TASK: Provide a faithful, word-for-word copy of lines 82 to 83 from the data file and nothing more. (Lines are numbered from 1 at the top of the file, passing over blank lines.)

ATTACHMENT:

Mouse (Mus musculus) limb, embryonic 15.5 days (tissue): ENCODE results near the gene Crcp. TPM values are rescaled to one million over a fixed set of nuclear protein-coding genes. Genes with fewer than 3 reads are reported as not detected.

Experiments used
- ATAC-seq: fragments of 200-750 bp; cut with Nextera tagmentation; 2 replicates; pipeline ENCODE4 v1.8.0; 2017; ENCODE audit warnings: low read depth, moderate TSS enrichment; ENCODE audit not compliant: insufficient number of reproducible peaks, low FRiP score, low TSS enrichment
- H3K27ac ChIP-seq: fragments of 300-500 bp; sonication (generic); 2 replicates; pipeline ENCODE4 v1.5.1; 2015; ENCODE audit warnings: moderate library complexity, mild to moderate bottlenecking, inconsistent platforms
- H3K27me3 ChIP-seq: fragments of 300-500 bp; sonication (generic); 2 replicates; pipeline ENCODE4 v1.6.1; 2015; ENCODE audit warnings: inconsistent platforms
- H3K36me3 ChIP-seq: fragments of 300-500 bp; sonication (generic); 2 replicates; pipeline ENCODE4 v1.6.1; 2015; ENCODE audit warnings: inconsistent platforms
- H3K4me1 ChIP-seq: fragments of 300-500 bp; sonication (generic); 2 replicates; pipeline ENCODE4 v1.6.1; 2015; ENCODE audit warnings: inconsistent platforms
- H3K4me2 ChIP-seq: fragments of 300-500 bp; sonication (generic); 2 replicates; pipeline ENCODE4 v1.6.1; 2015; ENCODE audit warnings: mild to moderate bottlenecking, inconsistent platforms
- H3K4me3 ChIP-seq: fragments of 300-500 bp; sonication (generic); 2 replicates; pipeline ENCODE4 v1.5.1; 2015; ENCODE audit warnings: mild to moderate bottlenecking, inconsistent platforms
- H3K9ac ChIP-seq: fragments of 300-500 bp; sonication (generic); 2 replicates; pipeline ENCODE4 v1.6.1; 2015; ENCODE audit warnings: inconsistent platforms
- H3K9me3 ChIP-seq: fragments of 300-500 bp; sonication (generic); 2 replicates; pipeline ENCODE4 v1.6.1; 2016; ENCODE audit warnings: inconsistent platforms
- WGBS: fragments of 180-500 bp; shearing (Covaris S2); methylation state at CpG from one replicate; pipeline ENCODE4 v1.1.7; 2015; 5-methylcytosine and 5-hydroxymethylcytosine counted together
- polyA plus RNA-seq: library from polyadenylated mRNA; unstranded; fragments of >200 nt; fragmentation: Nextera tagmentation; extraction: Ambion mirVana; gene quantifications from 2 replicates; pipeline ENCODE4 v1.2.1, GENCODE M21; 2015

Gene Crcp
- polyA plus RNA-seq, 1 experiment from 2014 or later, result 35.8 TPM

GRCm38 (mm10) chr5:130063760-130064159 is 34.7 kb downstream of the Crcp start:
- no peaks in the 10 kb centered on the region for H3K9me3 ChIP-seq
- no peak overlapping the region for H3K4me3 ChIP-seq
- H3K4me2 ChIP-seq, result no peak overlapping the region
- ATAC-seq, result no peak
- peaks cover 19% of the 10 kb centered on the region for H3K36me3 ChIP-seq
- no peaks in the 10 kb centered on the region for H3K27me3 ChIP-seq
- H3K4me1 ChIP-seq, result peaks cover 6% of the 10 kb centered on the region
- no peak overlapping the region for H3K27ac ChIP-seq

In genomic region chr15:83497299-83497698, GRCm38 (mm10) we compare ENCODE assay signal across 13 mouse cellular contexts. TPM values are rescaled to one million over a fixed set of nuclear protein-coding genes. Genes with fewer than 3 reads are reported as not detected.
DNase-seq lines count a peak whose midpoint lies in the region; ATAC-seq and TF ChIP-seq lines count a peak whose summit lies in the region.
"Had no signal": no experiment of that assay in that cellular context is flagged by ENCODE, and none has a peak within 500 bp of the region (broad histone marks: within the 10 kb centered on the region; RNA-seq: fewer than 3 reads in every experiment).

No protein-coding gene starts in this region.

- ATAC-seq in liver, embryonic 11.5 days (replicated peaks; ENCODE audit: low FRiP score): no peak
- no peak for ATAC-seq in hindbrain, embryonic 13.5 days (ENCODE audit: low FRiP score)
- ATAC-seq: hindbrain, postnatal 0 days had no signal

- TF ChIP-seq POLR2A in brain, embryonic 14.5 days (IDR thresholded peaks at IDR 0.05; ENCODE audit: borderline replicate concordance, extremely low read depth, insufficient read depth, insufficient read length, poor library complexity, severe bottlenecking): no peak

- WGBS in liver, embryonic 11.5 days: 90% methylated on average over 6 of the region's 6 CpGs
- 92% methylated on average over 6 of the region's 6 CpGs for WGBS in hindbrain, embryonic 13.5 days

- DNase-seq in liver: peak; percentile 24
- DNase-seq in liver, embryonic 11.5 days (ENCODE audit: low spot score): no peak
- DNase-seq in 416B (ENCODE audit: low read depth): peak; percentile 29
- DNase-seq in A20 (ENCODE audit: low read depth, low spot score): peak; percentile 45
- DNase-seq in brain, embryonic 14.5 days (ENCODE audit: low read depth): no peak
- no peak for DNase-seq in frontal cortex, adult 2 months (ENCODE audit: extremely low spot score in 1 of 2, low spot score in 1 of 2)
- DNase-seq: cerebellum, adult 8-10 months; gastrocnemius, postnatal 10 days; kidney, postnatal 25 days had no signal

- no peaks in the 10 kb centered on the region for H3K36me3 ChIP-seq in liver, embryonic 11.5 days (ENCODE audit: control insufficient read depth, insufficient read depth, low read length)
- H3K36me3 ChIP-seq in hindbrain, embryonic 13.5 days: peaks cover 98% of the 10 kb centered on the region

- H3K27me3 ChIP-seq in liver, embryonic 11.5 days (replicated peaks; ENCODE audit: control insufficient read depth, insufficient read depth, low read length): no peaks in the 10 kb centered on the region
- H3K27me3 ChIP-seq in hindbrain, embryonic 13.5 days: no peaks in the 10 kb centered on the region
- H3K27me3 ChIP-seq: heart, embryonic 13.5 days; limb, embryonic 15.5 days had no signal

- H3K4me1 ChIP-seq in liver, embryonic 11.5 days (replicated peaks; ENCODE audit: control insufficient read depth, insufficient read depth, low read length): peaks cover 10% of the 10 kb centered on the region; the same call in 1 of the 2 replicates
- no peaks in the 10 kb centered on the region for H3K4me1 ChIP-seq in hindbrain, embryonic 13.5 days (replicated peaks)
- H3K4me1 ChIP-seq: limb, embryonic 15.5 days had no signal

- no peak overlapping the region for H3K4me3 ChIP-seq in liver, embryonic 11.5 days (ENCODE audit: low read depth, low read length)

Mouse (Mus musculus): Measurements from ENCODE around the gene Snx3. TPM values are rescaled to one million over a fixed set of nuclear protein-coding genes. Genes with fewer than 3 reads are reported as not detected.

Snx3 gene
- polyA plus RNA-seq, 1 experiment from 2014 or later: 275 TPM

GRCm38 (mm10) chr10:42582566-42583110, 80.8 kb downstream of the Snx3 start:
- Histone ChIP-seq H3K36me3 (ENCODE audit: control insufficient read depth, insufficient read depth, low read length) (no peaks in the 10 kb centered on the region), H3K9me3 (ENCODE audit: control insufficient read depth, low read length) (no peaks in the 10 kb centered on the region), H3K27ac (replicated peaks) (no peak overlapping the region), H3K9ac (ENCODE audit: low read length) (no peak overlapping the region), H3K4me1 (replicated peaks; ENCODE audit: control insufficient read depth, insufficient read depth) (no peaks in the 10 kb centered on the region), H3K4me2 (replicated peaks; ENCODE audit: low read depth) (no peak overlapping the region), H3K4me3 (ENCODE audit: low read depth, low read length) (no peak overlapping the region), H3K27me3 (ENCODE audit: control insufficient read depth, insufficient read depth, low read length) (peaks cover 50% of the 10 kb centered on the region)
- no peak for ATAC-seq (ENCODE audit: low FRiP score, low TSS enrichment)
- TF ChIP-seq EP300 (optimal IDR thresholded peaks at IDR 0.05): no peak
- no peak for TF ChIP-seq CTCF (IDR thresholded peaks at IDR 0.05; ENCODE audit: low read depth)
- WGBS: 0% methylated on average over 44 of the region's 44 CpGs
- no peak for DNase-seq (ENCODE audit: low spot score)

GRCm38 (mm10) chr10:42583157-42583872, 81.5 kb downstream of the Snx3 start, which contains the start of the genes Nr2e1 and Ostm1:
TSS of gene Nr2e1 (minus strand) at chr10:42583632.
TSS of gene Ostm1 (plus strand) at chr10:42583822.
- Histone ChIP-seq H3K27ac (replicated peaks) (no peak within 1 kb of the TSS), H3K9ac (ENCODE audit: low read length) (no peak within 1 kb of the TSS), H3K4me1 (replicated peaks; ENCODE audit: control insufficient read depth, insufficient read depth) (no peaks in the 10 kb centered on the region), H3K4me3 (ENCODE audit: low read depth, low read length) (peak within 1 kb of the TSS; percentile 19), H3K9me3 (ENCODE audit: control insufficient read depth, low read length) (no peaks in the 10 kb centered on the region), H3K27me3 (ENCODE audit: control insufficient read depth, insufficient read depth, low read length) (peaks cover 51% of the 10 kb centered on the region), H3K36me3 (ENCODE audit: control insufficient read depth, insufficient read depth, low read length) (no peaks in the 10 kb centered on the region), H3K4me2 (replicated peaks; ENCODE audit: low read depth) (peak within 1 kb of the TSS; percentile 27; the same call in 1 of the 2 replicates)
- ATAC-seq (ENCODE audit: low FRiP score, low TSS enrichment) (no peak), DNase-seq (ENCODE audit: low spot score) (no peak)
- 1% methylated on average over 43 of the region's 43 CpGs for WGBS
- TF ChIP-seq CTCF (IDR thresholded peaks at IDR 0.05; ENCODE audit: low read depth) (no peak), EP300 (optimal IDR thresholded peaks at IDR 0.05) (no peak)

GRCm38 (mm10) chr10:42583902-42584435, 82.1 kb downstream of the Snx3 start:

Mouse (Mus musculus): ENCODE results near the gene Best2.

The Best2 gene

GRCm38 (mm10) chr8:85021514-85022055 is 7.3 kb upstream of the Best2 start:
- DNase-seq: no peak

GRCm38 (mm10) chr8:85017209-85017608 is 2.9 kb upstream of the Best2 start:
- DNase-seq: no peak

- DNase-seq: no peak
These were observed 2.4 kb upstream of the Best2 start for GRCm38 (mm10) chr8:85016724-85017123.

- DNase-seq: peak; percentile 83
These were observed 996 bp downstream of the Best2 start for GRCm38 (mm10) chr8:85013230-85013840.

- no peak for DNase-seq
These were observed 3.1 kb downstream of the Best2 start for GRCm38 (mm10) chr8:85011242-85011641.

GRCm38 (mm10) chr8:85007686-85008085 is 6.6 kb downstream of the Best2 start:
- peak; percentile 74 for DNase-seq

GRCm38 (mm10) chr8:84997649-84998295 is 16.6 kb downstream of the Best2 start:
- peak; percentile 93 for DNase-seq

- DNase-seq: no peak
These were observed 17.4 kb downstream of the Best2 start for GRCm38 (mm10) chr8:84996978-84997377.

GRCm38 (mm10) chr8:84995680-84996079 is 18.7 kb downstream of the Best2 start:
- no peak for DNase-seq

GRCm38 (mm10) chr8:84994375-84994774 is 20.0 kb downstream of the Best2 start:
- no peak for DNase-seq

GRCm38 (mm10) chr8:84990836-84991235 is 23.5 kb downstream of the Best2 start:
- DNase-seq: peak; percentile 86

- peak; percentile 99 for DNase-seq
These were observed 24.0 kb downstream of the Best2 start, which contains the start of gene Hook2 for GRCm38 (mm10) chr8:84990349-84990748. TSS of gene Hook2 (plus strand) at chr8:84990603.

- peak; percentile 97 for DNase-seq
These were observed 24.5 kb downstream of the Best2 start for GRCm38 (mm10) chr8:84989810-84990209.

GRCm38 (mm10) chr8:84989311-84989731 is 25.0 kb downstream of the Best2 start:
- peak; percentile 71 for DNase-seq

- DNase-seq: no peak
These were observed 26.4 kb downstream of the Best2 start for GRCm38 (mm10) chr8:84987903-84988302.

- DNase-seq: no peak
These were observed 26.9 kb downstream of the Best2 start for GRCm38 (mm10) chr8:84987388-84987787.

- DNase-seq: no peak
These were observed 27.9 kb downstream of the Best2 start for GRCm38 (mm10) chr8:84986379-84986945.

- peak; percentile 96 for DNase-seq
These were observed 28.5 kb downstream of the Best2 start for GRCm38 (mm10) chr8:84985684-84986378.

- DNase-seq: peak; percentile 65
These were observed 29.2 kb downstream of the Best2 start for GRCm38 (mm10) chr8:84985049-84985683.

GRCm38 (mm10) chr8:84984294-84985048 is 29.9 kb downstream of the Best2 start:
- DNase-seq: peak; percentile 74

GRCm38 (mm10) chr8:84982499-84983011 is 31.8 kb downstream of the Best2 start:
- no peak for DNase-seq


- peak; percentile 74 for DNase-seq

GRCm38 (mm10) chr8:84997649-84998295 is 16.6 kb downstream of the Best2 start: